Beginner’s All-Purpose Symbolic Code (BASIC) has turned fifty, as reported on The Reg and by Jack Schofield on ZDNet. A great moment in computer history, or would we have been better off without it?
My first computer (a Commodore PET) ran Basic from ROM, and without it you could do nothing, though developers bypassed it
…continue reading Brief reflections on 50 years of BASIC
As everyone in IT knows, sometimes tasks that you think are quick and easy turn out to take longer.
Today I experiences a small example. I have a scheduled PowerShell script that copies a large file. I wanted to enhance the script so that I would receive an email stating whether the copy succeeded and
…continue reading Mysteries of trapping errors in PowerShell
I cloned a github repository today, and while browsing the site noticed the language stats:
Someone asked me what is the best programming language for a child to learn after starting (and having success) with Scratch.
Scratch is a visual programming language which actually runs on Smalltalk, though its users do not need to know this. Scratch 2.0 seems to be written in Adobe Flash so you can create
…continue reading What is the best programming language for a child progressing from Scratch?
Herb Sutter reports that C++ 0x, which will be called C++ 11, has been unanimously approved by the ISO C++ committee. The “11” in the name refers to the year of approval, 2011. The current standard is C++ 98, though amended as C++ 03, so it has taken 8 or 13 years to update it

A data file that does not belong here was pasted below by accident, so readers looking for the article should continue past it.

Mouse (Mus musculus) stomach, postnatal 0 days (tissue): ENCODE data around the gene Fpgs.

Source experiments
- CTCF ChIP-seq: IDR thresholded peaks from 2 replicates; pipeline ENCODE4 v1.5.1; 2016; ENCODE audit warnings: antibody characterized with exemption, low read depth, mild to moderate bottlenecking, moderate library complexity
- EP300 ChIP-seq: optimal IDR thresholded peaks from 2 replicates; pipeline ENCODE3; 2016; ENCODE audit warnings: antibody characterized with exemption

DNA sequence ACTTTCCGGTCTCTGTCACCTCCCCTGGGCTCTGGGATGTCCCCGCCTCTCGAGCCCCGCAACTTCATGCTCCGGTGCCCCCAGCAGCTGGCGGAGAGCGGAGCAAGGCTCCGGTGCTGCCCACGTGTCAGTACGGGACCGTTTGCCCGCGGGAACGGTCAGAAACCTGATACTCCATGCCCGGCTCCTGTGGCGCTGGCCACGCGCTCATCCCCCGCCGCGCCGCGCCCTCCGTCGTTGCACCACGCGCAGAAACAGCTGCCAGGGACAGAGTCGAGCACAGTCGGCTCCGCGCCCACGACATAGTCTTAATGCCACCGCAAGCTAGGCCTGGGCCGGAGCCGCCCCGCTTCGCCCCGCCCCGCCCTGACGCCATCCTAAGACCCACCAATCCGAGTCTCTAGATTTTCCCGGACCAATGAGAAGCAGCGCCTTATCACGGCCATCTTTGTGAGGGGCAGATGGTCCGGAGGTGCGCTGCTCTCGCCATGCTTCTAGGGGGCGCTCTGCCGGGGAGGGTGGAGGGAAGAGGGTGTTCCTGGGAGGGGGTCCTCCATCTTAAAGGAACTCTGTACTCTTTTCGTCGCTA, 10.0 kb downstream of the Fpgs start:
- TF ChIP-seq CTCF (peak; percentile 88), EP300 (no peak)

…continue reading C++ 11 is approved by ISO: a big day for native code development
“The plain fact of the matter is that Ruby has a number of pitfalls just waiting for unwary programmers to fall into,” says author Huw Collingbourne in his introduction to this guide to the Ruby language. He should know; he is co-founder and Technology Directory of SapphireSteel Software, which makes Ruby in Steel, an add-in
…continue reading Book Review: The Book of Ruby by Huw Collingbourne
Not much, says ThoughtWorks Chief Scientist Martin Fowler. He should know, in that his company employs plenty of people with skills for which certification schemes exist in the computer industry, but he says that that certification fails a basic test. There is no correlation with competence.
For a certification to be useful, it needs a
…continue reading What’s the use of computing certifications?
A week or so ago I posted about the Java crisis and what it means for developers. The post attracted attention both here and later on The Guardian web site where it appeared as a technology blog. It was also picked up by Reddit prompting a discussion with over 500 posts.
So what are
…continue reading What you are saying about the Java crisis